Only someone as blinkered as USA Today's Christine Brennan—whose collected works should be entitled "TITLE IX TITLE IX TITLE IX"—could think voluntarily closing a gap between living expenses and scholarships is "unfair" because it doesn't let womens' athletics set more money on fire.
Title IX makes sense at institutions where no one is actually making money for the school. It ceases to do so at places where college athletics becomes a massive transfer scheme from statistically poor basketball and football players to statistically wealthy (and, in the case of women, increasingly overrepresented) non-revenue athletes who can afford tennis lessons and whatnot.
It is incoherent to have these two groups under one roof. There's a fundamental divide between schools that are unprofitable by choice and those that are inherently so, a fundamental divide between schools where mens' basketball and football players have economic value only the schools are realizing and those where every athlete is a net expense. Before you condemn the big ones, realize that it's the small ones and their futile attempt to maintain a "level playing field" that is preventing larger schools from making even token moves towards a fairer system.
It's probably time for another split, or at least serious saber-rattling from the schools that drive the revenue the NCAA subsists on. The remoras at the bottom of the D-I pool need to be reminded who the sharks are.
*[Congratulations, Arizona State. You've hired a guy who just displaced Bobby Petrino as the go-to-reference for skeezy mercenary coaches. I know you can't pass up a guy who took Pitt from 7-5 to 6-6 that quickly, but… actually, maybe you can.]
Ugh what's that on the right? Is that…real? Is that blue pants? Is that the international nautical sign for the letter J on our sleeves? Naw, it's a reply by Ghost of Bo in a Diary of the Week by the same Ghost of Bo, a scathing, front-paged parody of Dave Brandon's quest to create the future. Apparently the future means M's and internet memes on everything. Like Taylor Lewan down the path of the Jake Long Experience, Michigan is still 100% on track for the future envisioned two years ago by The Shredder.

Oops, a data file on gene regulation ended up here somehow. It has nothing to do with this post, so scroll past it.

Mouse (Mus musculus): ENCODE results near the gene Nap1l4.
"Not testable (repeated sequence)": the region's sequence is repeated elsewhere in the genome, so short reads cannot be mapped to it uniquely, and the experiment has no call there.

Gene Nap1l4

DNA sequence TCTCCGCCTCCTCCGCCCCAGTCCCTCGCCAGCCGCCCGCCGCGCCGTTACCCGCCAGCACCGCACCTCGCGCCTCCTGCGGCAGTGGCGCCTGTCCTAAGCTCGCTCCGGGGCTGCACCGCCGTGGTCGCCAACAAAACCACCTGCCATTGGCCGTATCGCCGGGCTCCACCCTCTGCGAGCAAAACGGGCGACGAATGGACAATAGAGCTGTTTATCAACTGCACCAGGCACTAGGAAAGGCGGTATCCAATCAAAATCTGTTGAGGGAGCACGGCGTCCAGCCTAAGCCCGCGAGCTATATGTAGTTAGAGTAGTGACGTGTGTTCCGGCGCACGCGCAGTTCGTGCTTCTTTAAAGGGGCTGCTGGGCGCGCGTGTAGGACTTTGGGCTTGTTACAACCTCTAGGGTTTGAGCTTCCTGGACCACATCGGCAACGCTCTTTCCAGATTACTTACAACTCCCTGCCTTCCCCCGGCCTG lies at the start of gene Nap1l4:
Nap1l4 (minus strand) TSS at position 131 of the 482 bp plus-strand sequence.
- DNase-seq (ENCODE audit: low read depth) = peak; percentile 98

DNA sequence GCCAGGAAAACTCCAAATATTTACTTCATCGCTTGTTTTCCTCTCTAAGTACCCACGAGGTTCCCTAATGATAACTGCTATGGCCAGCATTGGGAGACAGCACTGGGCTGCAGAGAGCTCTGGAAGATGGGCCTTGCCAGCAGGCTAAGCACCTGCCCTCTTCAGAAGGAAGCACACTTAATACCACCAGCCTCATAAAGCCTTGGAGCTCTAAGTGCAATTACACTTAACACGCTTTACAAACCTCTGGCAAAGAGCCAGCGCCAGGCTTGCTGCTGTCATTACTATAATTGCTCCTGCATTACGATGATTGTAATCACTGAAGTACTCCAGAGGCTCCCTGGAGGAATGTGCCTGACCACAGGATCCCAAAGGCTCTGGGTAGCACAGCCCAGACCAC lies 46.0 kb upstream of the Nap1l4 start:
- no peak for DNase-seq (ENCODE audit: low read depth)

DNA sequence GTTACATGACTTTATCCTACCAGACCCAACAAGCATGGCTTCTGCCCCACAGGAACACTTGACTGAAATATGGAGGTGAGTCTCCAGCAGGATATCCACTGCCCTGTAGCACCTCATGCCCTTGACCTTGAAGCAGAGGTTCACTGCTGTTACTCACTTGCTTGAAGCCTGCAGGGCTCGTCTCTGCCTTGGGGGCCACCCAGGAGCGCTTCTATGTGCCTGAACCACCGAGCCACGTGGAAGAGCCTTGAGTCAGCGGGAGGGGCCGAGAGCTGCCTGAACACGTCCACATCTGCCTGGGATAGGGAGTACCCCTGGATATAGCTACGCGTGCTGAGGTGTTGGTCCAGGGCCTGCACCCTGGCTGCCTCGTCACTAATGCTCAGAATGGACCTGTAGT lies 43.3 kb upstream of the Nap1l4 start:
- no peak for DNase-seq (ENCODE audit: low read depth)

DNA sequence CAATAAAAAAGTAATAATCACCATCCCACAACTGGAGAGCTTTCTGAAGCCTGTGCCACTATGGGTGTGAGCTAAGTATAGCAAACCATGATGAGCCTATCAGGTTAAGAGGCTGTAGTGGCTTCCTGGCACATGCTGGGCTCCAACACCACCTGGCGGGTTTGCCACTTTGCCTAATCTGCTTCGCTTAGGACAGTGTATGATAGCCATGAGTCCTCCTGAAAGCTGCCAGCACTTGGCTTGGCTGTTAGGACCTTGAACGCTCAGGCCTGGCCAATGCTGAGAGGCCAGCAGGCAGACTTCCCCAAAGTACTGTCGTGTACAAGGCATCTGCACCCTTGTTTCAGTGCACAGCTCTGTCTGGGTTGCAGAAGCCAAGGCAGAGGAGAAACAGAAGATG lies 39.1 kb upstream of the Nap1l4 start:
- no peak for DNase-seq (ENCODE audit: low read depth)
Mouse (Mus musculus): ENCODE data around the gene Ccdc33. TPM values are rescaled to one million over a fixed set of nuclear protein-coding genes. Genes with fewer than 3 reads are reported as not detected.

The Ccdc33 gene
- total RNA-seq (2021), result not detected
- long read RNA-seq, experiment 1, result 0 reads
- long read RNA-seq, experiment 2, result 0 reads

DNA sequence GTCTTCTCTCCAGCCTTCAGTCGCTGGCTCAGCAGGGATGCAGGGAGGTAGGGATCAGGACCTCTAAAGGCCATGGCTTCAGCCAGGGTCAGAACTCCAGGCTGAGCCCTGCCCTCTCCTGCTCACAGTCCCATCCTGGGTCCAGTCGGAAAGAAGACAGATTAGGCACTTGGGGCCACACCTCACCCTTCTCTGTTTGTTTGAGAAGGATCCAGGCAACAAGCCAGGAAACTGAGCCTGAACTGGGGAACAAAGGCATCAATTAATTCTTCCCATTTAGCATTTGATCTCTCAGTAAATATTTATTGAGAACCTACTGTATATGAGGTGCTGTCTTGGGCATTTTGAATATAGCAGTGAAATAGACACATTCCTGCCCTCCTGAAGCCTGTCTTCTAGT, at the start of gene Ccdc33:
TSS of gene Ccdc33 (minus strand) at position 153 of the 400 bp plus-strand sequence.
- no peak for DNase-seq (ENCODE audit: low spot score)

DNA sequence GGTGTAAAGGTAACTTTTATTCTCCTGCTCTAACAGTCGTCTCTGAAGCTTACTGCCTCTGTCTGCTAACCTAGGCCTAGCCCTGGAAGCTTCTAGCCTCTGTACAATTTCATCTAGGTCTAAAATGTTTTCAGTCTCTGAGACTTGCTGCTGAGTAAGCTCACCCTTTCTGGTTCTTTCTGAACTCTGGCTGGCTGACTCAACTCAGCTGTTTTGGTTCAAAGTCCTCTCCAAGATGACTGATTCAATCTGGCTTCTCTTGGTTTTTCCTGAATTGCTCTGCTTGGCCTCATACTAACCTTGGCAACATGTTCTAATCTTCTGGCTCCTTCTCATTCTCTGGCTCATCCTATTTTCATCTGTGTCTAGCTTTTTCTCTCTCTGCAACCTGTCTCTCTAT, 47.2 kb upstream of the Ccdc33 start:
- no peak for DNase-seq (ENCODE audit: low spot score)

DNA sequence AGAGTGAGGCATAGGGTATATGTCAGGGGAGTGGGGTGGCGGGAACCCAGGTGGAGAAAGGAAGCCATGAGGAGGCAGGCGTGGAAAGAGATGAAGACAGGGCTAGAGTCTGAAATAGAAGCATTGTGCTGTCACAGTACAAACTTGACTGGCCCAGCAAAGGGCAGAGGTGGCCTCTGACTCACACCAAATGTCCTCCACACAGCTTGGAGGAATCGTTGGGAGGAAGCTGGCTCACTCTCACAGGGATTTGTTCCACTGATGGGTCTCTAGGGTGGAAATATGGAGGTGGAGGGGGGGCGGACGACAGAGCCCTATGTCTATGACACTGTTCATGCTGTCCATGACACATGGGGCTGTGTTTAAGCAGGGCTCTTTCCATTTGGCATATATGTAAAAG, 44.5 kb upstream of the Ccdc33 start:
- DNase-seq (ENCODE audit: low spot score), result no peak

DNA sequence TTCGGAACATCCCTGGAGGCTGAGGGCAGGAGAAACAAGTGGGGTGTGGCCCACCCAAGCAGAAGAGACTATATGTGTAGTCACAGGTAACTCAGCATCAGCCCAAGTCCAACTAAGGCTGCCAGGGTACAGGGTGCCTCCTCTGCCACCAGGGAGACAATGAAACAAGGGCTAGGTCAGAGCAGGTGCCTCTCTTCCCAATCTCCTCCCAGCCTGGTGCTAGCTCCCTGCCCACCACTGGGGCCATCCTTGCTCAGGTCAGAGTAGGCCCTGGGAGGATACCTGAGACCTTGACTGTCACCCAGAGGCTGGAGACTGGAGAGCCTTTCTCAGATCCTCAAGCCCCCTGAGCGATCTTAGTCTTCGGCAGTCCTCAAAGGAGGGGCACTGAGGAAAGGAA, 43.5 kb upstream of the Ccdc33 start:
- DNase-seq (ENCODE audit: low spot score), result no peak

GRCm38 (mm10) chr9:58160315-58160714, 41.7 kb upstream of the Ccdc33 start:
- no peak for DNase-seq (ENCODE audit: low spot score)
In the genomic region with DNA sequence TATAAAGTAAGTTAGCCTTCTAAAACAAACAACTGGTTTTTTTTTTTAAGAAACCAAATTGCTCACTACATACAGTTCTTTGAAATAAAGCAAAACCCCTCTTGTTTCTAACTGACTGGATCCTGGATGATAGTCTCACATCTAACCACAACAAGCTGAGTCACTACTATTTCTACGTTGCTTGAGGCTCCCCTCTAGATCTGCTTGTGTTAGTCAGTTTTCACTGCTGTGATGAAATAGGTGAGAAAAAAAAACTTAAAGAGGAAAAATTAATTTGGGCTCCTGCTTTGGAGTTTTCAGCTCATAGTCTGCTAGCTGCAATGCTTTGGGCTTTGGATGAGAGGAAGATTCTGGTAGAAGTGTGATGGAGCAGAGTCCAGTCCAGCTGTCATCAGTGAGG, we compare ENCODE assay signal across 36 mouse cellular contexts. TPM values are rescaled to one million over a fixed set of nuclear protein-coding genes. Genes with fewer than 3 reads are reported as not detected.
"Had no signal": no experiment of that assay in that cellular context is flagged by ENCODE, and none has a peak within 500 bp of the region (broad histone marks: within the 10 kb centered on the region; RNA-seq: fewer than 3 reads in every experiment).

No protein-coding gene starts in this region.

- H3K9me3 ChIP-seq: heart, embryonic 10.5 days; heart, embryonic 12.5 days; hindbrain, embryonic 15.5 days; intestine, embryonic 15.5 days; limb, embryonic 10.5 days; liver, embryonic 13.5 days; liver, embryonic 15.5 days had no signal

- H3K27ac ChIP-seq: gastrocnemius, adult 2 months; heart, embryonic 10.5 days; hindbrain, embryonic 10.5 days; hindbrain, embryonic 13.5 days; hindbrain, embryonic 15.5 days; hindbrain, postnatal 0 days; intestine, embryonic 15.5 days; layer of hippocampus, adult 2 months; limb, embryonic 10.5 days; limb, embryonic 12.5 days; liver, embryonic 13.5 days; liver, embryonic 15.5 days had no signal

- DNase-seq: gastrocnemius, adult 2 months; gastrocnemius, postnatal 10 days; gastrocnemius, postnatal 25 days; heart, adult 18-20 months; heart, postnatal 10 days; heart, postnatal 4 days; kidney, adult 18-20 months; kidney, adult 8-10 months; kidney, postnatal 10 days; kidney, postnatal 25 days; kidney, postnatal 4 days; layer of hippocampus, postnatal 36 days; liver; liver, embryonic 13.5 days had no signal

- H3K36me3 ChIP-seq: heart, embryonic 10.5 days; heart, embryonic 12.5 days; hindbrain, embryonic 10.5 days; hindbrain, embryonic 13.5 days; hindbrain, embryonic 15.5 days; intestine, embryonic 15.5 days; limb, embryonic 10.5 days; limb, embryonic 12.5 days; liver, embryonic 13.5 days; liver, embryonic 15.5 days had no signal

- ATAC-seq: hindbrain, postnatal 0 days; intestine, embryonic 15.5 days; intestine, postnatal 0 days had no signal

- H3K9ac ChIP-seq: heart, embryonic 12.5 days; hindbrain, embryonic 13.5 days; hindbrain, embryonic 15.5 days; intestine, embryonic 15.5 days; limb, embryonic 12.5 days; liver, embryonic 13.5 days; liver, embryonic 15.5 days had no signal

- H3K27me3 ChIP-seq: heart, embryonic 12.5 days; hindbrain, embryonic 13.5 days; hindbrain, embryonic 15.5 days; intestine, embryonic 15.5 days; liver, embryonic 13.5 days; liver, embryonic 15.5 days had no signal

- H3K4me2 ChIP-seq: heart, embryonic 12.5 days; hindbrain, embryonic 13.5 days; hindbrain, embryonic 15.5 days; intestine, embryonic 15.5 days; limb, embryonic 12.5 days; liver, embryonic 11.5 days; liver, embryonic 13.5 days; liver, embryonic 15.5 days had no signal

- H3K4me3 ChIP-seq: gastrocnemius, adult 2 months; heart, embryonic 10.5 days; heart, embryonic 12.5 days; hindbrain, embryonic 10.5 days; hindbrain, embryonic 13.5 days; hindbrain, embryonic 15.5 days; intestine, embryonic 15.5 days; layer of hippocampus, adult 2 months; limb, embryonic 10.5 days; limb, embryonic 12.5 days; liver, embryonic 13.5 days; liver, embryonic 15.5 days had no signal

The future does not stop at scoreboards, boxes, burro-bashing left tackles, and uniforms; it goes all the way to the upper lips of every fan. This as well began in the way back of 2009, when an enterprising young man named Pat, on advice from a group of fans dedicated to putting cookie dusters back upon the labia sebucula* of all Michigan men, flipped on a video camera and filmed M fans tailgating. Thus began the legend of Pre-Game Pat. Some (I'm guessing MGoreader) interviewed him for English class and Pat posted the text of the interview as a diary.
*I spent '09 trying to get [Mets 3rd baseman] David Wright to grow a mustache, hence the expansive vocabulary for lip whiskers, soup strainers, crumb catchers, lady ticklers, nose bugs, pushbrooms, mobile tea strainers, and the "Tiller Toothbrush."
In the Etc. section, MiS is keeping the candle burning on Upset Watch through these dark December weeks by previewing the bowl games. Ohio is playing Utah State in Boise, which didn't Ohio get in trouble for scamming the NCAA or something? Oh wait, that's the Ohio with nine wins this year. Oooh sorry. AceUofMer is back to covering Michigan wrestling. MGoBlog Mcrecruiting analyst Ace McAnbender interviewed WR/DB Marcus McWilson, another 2013 recruit with kind of a funny name. Nothing Mc about his game though. The #8 Wolverines faced unranked Wisconsin and avoided the upset only because the bottom of the order stepped up. And finally Section 1 is mad that Bacon had his speaking engagement canceled with U-M Club Detroit, presumably because..oh hell you know why and Bacon knows why; what we don't know is why all the superfluous equine flagellation? Don't answer that.
Best of the Board (Much Better Than the Diaries This Week Anyway)
PHOTOBOMBING, or PHOTOBROPPING, or HOW I LEARNED TO STOP WORRYING AND LOVE THE BROMB
So at the hockey game a few weeks ago some dude went to go get his picture taken with this year's edition of FSD's official attractive females of the species and got, well, another member of the species. Then you did this. In answer to Papa Kass, that was posted noon Friday and I write DDs on Thursday nights so the Photobomb counts as this week.
VOTE FOR ME, I'M CRAIG JAMES BIATCH!
I once took a business trip to Dallas during election season. This is how I learned that in Texas wearing a cowboy hat means you are running for office. If you're really serious you'll have a ranch or a slaughterhouse in the background. So guess who's gettin' his cowboy hat on!